What is necessary to bring a medical malpractice lawsuit?

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What is necessary to bring a medical malpractice lawsuit?

I recently went to the ER. I was never seen by a doctor, only a nurse. I was never put into a room; I was taken care of in the hallway. I was given pain meds and sent on my way. According to my family doctor, who I saw one day after, I should have been admitted into the ER; I should have been given a blood test due to the symptoms I was having. If I was given the blood test they would have realized that my levels were over the chart and could have resulted in heart attack or death. My body was releasing toxins into my body and was damaging my kidney.

Asked on August 25, 2011 Texas

Answers:

S.L,. Member, California Bar / FreeAdvice Contributing Attorney

Answered 10 years ago | Contributor

Medical malpractice is negligence.  Negligence is the failure to exercise due care (that degree of care in this case that a reasonable hospital emergency room would have exercised under the same or similar circumstances) to prevent foreseeable injury.  You should obtain your medical records from the hospital/emergency room.  Your family doctor's statements in a medical report provide evidence of the malpractice that occurred at the emergency room/hospital where you did not receive the blood test which would have prevented your kidney damage.

In order to prove negligence, you need to prove duty (due care discussed above), breach of duty (failure to exercise due care by not being given the blood test), actual cause, proximate cause, and damages.  Actual cause means but for not being given the blood test, would you have suffered kidney damage?  If the answer is no which appears to be the case, you have established actual cause.  Proximate cause means were there any unforeseeable intervening events which would relieve the emergency room/hospital of liability?  If the answer is no, you have established proximate cause.  Damages means the amount of compensation you are seeking in your lawsuit for negligence against the hospital/emergency room.  Your damages should include the medical bills, compensation for pain and suffering and documentation of any wage loss.  Compensation for the medical bills is straight reimbursement.  Compensation for wage loss is straight reimbursement.  The medical reports will document the nature and extent of your injury and will be used to determine compensation for pain and suffering.  Compensation for pain and suffering is an amount in addition to the medical bills.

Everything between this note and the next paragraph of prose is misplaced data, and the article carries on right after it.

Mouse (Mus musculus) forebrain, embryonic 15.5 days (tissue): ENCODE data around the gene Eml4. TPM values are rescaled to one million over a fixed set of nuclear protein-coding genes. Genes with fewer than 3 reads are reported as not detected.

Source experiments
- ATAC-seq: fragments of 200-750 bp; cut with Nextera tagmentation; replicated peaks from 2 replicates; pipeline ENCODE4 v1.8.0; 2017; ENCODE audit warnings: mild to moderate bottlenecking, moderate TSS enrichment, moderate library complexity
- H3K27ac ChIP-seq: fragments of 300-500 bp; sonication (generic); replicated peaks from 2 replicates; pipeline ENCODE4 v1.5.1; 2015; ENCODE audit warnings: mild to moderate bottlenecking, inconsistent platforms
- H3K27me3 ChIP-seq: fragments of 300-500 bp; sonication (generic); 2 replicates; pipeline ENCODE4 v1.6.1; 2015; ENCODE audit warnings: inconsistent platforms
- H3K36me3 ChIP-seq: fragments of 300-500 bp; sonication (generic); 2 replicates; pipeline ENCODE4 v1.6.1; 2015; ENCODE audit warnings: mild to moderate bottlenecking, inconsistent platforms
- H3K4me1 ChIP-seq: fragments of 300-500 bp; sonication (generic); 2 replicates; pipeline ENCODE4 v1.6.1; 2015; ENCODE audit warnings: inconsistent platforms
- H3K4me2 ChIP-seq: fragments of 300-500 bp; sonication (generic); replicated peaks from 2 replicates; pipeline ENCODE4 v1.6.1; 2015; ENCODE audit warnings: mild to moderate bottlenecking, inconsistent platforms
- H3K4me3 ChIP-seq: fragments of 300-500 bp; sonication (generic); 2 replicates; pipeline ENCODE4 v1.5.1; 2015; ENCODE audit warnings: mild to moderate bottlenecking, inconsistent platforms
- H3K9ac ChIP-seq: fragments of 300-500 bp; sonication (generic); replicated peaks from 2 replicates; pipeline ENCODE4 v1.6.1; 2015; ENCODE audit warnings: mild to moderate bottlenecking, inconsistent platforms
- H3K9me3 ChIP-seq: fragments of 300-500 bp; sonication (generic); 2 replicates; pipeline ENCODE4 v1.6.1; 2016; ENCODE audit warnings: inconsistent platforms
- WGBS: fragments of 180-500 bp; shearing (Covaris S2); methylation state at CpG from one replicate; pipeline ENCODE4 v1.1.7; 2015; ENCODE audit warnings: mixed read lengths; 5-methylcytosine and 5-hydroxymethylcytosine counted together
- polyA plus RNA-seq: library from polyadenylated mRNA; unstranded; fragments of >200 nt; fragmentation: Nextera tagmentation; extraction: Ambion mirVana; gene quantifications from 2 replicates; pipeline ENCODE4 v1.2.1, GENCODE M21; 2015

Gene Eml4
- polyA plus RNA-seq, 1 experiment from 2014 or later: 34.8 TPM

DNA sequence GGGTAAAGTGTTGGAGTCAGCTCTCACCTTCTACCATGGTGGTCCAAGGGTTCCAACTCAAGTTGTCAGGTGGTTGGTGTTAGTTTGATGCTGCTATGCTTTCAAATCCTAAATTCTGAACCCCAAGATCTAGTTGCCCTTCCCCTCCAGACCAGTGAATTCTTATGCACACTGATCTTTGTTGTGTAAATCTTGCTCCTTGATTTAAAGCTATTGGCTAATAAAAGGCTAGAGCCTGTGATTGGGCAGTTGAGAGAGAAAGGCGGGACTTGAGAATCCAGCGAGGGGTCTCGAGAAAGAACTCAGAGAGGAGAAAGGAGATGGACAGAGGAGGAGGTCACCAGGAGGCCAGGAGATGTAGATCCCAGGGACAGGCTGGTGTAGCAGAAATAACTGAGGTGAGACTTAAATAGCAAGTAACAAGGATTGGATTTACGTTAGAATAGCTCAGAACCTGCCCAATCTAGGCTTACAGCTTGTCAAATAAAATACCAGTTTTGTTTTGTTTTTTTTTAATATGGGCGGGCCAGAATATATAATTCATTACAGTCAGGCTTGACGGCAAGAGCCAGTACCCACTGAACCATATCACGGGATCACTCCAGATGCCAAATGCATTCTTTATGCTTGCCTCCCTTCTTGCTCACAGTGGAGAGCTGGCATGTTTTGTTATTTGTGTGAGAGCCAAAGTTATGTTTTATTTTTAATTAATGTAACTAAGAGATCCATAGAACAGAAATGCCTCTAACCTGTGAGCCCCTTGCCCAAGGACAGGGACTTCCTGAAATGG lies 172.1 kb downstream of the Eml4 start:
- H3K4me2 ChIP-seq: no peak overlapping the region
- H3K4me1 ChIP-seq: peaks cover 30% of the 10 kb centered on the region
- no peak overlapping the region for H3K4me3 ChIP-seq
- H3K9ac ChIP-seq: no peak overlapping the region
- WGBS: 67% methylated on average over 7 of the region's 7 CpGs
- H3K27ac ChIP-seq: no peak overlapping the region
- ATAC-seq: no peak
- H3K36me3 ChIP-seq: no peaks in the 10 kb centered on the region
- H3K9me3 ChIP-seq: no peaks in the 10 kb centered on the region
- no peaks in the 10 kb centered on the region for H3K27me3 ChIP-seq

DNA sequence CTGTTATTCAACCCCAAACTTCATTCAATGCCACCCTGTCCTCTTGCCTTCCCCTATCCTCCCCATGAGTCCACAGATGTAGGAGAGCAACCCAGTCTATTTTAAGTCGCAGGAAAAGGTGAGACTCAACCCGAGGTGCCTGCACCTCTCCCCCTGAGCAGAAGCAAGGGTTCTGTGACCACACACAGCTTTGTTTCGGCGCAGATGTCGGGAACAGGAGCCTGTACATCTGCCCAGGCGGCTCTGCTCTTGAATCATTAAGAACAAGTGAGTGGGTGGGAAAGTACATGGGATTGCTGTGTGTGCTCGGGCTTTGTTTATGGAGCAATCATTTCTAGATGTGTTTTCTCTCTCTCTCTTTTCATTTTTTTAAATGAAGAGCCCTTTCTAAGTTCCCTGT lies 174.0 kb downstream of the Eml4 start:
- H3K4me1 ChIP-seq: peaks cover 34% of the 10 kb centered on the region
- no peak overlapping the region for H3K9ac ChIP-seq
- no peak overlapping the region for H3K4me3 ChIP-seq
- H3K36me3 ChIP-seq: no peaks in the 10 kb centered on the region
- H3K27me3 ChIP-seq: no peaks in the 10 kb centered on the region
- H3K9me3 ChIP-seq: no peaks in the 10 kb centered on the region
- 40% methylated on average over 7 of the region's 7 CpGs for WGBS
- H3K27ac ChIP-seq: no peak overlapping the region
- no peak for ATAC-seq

It may be possible to settle your case with the hospital's insurance carrier.  Your claim filed with the insurance company would include your medical bills, medical reports and documentation of any wage loss.  If you are dissatisfied with settlement offers from the insurance company, reject the settlement offers and file your lawsuit for negligence against the hospital/emergency room.  If the case is settled with the insurance company, no lawsuit is filed.  If the case is NOT settled with the insurance company, you will need to file your lawsuit for negligence prior to the expiration of the applicable statute of limitations or you will lose your rights forever in the matter.

It would be advisable to speak with a medical malpractice attorney.


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